Shillinger G.L.,Stanford University | Shillinger G.L.,Center for Ocean Solutions | Swithenbank A.M.,Stanford University | Bailey H.,National Oceanic and Atmospheric Administration | And 9 more authors.
Marine Ecology Progress Series | Year: 2011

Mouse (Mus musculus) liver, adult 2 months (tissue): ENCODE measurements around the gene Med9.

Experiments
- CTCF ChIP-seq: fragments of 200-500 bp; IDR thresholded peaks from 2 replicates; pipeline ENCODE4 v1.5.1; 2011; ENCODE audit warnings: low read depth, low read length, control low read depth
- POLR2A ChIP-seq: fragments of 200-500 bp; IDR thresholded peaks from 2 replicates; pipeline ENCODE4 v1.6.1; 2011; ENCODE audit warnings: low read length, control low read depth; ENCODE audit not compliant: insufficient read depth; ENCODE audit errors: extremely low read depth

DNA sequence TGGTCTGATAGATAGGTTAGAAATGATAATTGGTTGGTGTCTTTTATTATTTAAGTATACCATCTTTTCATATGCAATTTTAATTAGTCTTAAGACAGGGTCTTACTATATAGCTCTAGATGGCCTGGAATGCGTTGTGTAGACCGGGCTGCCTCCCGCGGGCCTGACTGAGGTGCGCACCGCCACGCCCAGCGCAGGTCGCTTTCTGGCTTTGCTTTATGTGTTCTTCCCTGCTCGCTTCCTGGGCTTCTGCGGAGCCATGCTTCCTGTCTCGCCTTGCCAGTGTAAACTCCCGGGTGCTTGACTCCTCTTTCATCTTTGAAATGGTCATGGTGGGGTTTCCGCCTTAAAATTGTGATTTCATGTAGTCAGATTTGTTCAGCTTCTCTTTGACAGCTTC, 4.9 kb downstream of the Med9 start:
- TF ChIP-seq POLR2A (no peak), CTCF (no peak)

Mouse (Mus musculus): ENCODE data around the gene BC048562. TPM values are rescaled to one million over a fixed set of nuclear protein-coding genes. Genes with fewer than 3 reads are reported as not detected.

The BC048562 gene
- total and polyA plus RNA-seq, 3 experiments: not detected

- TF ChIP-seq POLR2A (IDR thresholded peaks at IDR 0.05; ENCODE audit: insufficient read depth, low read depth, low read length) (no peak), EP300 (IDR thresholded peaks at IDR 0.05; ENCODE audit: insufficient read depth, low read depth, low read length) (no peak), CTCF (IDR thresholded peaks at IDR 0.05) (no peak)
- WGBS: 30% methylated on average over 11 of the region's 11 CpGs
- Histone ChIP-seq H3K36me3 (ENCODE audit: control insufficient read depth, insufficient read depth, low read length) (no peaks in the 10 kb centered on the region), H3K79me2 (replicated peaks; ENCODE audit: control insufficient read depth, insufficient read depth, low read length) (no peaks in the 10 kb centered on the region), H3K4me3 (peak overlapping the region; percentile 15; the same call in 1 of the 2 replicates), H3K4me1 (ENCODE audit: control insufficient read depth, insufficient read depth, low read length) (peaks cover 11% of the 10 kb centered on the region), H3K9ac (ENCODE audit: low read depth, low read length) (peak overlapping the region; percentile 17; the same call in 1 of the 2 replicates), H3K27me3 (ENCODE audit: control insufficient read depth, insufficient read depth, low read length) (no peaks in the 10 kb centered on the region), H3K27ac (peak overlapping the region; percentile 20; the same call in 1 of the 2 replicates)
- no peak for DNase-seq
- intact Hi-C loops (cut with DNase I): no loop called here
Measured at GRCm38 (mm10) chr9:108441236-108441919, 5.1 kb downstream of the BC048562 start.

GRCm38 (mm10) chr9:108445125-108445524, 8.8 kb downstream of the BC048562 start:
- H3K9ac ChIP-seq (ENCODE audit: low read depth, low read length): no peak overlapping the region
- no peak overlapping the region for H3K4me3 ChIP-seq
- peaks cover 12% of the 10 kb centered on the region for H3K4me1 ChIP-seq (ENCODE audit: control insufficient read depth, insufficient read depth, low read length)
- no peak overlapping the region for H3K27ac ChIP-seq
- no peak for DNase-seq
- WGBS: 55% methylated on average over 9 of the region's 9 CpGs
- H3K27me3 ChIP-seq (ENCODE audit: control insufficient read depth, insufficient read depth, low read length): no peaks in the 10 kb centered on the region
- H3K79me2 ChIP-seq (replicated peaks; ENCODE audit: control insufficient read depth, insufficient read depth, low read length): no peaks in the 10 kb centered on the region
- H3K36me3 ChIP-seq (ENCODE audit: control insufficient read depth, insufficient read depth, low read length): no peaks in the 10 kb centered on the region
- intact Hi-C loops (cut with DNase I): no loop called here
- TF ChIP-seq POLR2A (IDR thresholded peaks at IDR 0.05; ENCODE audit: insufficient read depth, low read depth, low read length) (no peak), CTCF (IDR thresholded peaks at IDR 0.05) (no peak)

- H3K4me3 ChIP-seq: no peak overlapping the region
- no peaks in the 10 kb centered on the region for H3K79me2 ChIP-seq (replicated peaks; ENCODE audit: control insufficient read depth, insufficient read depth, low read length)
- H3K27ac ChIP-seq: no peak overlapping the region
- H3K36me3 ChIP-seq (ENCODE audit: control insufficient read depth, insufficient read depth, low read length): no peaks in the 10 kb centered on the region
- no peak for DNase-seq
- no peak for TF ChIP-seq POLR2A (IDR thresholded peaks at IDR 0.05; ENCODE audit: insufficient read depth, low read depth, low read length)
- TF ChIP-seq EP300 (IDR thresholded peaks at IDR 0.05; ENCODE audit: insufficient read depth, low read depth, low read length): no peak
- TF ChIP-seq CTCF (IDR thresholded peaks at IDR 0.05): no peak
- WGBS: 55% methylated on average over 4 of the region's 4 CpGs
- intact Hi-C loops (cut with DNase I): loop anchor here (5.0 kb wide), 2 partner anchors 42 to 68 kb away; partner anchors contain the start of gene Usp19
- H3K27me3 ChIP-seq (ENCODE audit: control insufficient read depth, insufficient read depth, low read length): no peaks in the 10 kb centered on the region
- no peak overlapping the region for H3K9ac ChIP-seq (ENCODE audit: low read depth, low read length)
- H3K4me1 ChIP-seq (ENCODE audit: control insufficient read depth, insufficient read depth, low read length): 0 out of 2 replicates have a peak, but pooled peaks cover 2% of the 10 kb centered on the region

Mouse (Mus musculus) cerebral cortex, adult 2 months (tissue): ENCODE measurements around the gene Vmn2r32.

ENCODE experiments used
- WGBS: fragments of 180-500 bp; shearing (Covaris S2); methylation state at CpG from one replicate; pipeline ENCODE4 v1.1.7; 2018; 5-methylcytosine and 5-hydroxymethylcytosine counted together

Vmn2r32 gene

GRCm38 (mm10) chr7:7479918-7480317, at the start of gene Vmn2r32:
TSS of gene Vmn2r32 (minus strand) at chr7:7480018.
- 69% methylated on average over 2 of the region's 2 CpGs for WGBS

Leatherback turtles are the largest and widest ranging turtle species, and spend much of their time in the offshore pelagic environment. However, the high seas have thus far received little management attention to protect their ecosystems and biodiversity. We tagged 46 female leatherback turtles with satellite transmitters at Playa Grande, Costa Rica from 2004 to 2007. In the present study, we analyzed the vertical and horizontal habitat preferences of these leatherback turtles in the South Pacific Ocean. The turtles exhibited short, shallow dives during their migration southward (mean depth: 45 m; mean duration: 23.6 min), followed by deeper, longer dives (mean depth: 56.7 m; mean duration: 26.4 min) in the South Pacific Gyre that probably indicated searching for prey. We integrated the horizontal movements with remotely sensed oceanographic data to determine the turtles' response to the environment, and applied this information to recommendations for conservation in the pelagic environment. A generalized additive mixed model applied to the daily turtle travel rates confirmed that slower travel rates occurred at cooler sea surface temperatures, higher chlorophyll a concentration and stronger vertical Ekman upwelling, all of which are considered favorable foraging conditions. The southern terminus (35 to 37° S) of the leatherback tracks was also in an area of increased mesoscale activity that might act as a physical mechanism to aggregate their prey, gelatinous zooplankton. However, this could also act as a thermal limit to their distribution. This characterization of leatherback habitat use could aid the development of management efforts within the South Pacific Ocean to reduce mortality of leatherback turtles from fisheries interactions. © Inter-Research 2011. Source